While the Fantastic Four and the Avengers regularly buddy up in Marvel’s comics, the teams have been tragically separated for years on the big screen due to complicated contracts and millions of dollars. But the superheroic ramifications of the rumored merger between Hollywood powerhouses 21st Century Fox and Disney, which experts expect to be finalized next week, would reach far beyond the Marvel Cinematic Universe. Still, Marvel star Chris Evans has ideas for an epic crossover that spans his career as a superhero movie star.
On Wednesday morning, the Avengers star known for playing (and being the IRL version of) Captain America took to Twitter, quote-tweeting an update from CNBC about the Disney/Fox merger, which potentially includes some $60 billion in Fox assets — including the cinematic rights to both the Fantastic Four and the X-Men.
“So who do I talk to about a Cap/Human Torch buddy comedy spin-off?” Evans joked. “I’m thinking Planes, Trains and Automobiles meets Parent Trap.”
Evans’s joke references his infamous career as a superhero star, which precedes his time as the star-spangled Captain America. In 2005, Evans starred as Johnny Storm, a.k.a. the Human Torch, for Fantastic Four, a Marvel movie produced by Fox. A sequel, Fantastic Four: Rise of the Silver Surfer, was released in 2007. Years later, Evans once again became a cinematic superhero for Captain America: The First Avenger, this time from the Disney-owned Marvel Studios, in 2011. (The film was distributed by Paramount, a leftover from a previous deal Marvel had with the studio.)
Unlike square-jawed boy scout Steve Rogers, Johnny Storm is/was a party bro who quickly leveraged his superhero powers to achieve personal fame. One of the best gags in Rise of the Silver Surfer was Johnny Storm selling sponsor space on his costume. So it’s really funny that Evans is proposing a crossover between his two Marvel heroes who couldn’t be more different.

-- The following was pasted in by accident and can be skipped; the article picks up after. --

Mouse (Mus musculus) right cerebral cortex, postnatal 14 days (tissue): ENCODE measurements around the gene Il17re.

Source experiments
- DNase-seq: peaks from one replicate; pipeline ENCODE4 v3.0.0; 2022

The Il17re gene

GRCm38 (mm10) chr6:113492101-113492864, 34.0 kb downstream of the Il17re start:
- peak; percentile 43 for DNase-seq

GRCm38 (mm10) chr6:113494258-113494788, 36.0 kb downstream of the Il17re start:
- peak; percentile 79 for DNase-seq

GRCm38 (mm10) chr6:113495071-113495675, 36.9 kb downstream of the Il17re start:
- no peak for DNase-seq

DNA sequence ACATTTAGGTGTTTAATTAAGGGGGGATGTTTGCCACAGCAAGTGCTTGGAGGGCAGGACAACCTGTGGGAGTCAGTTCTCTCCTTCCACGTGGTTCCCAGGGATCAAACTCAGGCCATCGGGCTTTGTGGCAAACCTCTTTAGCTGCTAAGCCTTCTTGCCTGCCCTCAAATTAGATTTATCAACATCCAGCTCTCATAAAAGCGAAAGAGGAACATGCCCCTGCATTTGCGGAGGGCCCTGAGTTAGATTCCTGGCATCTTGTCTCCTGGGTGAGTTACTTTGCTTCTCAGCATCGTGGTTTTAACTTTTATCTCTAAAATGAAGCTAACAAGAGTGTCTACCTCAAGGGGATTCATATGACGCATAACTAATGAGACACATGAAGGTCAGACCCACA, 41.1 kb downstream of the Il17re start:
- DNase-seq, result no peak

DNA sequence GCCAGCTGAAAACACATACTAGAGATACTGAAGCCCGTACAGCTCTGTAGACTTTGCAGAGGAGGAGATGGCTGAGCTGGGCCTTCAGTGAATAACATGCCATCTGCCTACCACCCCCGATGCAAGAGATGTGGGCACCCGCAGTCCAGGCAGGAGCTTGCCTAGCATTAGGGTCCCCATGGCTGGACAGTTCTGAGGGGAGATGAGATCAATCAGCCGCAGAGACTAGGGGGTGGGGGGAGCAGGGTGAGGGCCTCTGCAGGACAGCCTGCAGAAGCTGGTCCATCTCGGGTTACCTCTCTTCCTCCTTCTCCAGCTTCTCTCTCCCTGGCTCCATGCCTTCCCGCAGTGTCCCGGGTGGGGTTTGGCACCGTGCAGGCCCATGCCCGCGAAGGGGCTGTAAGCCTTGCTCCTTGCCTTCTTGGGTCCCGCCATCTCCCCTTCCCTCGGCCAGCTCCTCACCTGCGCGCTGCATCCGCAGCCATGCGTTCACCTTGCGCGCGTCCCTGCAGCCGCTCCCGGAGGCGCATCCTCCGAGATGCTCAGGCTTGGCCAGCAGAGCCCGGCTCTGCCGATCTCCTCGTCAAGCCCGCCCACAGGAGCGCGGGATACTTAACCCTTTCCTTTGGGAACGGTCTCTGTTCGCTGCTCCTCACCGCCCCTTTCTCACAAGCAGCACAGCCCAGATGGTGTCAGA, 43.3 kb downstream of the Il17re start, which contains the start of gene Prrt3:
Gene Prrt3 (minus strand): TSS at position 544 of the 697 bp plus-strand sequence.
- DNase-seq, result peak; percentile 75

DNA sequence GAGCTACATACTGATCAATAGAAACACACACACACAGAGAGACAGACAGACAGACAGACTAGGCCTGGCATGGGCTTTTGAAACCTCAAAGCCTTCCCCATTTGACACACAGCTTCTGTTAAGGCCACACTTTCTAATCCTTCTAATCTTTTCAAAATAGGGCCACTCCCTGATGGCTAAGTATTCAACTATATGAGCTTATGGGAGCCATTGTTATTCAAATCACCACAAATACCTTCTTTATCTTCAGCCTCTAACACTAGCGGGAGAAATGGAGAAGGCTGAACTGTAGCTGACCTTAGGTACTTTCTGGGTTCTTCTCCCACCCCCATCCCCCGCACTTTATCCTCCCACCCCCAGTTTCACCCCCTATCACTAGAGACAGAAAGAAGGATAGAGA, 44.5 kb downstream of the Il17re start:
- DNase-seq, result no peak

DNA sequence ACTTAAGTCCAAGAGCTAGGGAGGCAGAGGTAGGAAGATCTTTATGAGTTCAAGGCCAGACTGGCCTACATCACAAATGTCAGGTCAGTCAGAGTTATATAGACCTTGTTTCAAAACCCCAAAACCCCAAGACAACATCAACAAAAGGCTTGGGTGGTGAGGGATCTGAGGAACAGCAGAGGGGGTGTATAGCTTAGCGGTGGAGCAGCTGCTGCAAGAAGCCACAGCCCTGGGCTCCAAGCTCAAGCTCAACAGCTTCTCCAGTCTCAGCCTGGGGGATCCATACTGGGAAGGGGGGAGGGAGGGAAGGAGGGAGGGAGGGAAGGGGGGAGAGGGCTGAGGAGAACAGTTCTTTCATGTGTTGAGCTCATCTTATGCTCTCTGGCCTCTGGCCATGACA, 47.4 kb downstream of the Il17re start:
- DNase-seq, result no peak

At least Evans has a sense of humor about everything. The acquisition of Fox by Disney — which is “closing in” but in no way final — is capable of altering the media landscape on a scale not seen since Comcast acquired NBC Universal in 2009. The potential Disney/Fox merger includes only Fox’s film and TV properties (news and sports will remain with Rupert Murdoch’s Fox), but that alone is enough to create a seismic shift in the film industry. The merger wouldn’t just be Fox giving up its Marvel licenses; it’s also National Geographic, Fox’s stake in Hulu (which would give Disney a bigger share), and dozens of cable channels, including FX.
Comic book fans, though, are only paying attention to the possibility of Disney having all of Fox’s Marvel toys. The X-Men, Deadpool, and the Fantastic Four all currently belong to Fox, but should Disney acquire them, fans are in for cinematic crossovers up the wazoo.
There are big, sweeping forces that even superheroes are powerless to stop; but a Johnny Storm/Captain America movie would still be aces, though.